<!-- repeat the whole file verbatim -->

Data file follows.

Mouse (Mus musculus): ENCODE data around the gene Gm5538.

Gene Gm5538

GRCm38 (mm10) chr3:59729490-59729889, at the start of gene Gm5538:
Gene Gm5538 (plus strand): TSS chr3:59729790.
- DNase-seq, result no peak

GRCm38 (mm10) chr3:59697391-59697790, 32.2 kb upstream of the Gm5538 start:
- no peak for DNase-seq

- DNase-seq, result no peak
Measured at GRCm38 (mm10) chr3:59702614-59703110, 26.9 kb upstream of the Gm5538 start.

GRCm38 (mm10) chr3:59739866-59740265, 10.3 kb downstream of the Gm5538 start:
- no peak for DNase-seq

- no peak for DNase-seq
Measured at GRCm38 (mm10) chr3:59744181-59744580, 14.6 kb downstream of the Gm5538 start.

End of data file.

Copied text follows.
Mouse (Mus musculus): ENCODE data around the gene Gm5538.

Gene Gm5538

GRCm38 (mm10) chr3:59729490-59729889, at the start of gene Gm5538:
Gene Gm5538 (plus strand): TSS chr3:59729790.
- DNase-seq, result no peak

GRCm38 (mm10) chr3:59697391-59697790, 32.2 kb upstream of the Gm5538 start:
- no peak for DNase-seq

- DNase-seq, result no peak
Measured at GRCm38 (mm10) chr3:59702614-59703110, 26.9 kb upstream of the Gm5538 start.

GRCm38 (mm10) chr3:59739866-59740265, 10.3 kb downstream of the Gm5538 start:
- no peak for DNase-seq

- no peak for DNase-seq
Measured at GRCm38 (mm10) chr3:59744181-59744580, 14.6 kb downstream of the Gm5538 start.